Review: Nothing Short Of: Selected Tales From 100 Word Story (reviewed by Claire Polders)

nothingshortof-promo.jpgNothing Short Of: Selected Tales From 100 Word Story

Edited by Grant Faulkner, Lynn Mundell, and Beret Olsen 

138 Pages

Outpost19 (2018)

$12.00 paperback / $9.99 ebook,

ISBN-13: 9781944853488

“What can a hundred words do?” the editors ask in their introduction to Nothing Short of: Selected Tales From 100 Word Story

Well, the stories collected in this anthology certainly impress, startle, haunt, entertain, and make you think about what remains unsaid in each chiseled piece. There are gaps in these tales, distances in meaning you are invited to cross. I feel compelled to know, for example, what truly goes on in the life of the narrator in “Confessions of a former skinhead” in which Becky Tuch writes: “Our mothers didn’t recognize us. We were fists clenched tight, black wheels spinning.”

Each tiny tale packs a punch, so what can a collection of more than a hundred 100-word stories do? Reading this rich and affecting anthology is a wild ride through humanity, a psychoemotional roller coaster that transports you from divorce parties to child loss, from abuse to stolen identities, from hope to death and back. Naturally, there is a lot of heartbreak in this collection—wrong love, unrequited love, impossible love. We are all so human, these stories say, so flawed in our behavior and miserable in our circumstances. We cannot even share our dreams: “Over pancake breakfast, I tell you that Mary Shelley, only nineteen, dreamed of Frankenstein. You say she died of a brain tumor at fifty-three.” (From “Part-time dreamer” by Maggie Bohara).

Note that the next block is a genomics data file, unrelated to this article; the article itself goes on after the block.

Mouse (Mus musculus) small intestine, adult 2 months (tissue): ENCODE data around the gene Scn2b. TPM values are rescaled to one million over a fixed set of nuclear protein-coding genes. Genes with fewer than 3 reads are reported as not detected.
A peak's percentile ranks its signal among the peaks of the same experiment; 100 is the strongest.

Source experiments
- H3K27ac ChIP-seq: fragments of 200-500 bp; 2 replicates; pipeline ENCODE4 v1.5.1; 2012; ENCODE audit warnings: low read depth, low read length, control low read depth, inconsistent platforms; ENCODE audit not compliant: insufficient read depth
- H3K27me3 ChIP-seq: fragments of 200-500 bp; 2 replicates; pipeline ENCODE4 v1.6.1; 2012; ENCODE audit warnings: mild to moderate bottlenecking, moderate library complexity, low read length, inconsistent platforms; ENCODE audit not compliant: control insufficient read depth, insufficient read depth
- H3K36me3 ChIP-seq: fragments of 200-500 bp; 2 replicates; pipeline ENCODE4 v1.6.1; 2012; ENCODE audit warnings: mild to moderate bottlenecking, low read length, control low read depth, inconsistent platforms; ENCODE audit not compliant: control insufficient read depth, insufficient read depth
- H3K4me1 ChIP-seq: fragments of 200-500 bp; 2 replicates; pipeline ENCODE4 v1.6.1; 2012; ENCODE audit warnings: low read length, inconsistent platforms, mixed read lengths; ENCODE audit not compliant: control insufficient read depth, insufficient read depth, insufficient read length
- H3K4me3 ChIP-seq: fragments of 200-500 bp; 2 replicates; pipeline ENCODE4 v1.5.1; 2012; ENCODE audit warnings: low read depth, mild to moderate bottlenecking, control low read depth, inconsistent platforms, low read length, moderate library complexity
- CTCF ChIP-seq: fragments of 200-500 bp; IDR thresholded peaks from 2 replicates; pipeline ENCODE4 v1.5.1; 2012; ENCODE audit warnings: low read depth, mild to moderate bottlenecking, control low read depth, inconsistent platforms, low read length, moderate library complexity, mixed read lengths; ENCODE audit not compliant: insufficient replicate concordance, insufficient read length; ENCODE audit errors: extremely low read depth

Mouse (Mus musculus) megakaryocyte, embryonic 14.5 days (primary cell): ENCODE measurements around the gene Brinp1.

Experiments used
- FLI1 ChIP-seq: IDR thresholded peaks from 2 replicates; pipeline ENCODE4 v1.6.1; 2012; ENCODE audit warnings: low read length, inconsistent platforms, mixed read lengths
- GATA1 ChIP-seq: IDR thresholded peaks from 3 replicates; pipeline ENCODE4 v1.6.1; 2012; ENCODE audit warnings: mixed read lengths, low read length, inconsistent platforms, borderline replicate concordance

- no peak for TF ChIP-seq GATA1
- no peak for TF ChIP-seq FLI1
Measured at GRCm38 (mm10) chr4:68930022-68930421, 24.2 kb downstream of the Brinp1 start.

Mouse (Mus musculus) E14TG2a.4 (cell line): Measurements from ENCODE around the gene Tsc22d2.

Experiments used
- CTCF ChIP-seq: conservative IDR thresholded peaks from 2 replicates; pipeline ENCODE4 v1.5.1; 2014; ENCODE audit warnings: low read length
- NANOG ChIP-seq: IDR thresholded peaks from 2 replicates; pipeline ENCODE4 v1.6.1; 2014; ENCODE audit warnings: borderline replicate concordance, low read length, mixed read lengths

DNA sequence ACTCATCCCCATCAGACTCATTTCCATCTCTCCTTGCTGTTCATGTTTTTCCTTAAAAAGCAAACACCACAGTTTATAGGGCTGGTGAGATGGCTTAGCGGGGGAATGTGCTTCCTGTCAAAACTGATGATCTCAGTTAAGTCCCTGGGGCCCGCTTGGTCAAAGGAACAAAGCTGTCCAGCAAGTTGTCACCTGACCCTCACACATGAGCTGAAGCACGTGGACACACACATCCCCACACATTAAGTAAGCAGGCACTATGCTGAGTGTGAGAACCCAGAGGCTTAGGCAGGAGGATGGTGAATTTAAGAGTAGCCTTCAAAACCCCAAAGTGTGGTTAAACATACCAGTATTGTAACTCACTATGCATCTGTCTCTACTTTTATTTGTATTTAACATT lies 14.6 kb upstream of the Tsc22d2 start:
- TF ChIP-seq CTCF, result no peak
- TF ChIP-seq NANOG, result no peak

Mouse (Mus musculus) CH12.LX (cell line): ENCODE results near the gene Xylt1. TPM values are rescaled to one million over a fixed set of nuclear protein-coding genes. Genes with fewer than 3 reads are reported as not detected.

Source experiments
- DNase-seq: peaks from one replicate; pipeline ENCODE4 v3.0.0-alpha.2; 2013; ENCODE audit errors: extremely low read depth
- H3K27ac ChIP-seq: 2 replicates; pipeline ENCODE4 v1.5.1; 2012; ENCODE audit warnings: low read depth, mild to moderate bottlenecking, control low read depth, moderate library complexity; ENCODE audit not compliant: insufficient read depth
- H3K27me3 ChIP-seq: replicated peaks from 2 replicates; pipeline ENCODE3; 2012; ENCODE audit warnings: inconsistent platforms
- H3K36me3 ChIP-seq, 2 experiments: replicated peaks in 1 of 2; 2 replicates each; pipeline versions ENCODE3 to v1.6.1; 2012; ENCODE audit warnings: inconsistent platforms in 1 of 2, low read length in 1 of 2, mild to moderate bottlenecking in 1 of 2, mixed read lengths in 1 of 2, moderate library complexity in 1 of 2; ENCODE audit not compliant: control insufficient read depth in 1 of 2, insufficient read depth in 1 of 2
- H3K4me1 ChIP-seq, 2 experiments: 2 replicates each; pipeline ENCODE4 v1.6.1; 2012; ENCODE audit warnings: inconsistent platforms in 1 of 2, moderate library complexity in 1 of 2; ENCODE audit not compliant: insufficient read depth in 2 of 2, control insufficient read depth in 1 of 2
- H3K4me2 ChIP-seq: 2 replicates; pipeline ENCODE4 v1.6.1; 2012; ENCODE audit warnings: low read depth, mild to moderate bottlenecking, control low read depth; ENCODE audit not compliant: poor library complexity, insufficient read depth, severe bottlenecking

The variety in landscape through which this collection takes you is dazzling and enticing, a kaleidoscopic intoxication. The anthology lifts you into a planetarium, drops you at a table in a Japanese restaurant, guides you into an octopus bar, lets you hide under a piano, leaves you shivering on Antarctica, and convicts you to a prison cell. The editors did a brilliant job in arranging the stories in such a way that you’re not thrown about too much from one extreme into another, but can enjoy a common atmosphere for a while, before the stories dive into a new direction. 

One of my favorite tales is by Jeff Friedman. In “Old men,” he describes how old men lose their gravity in the afternoon and start to float. “Some old men turn over and over in space, their wallets and keys dropping from their pockets. And others shoot up like hot air balloons. But on the ground, two old men clutch fire hydrants as if they were lovers and won’t let go.”

I’m also in love with “The Hive” by Ingrid Jendrzejewski, which starts with the words: “We’re buzzing in our pews, the electricity of raw gossip flitting around us like so many wings. We feed on it, spread it around like a honey that sticks.”

In this must-have collection of gems, which brings together some of the best flash writers in the world, you careen through a real and imagined world full of complexities and wonders. When you come to the end, you may need to brush off your clothes. Tight tales always pick up dust.

Claire Polders

Read four sample stories on the publisher’s website.

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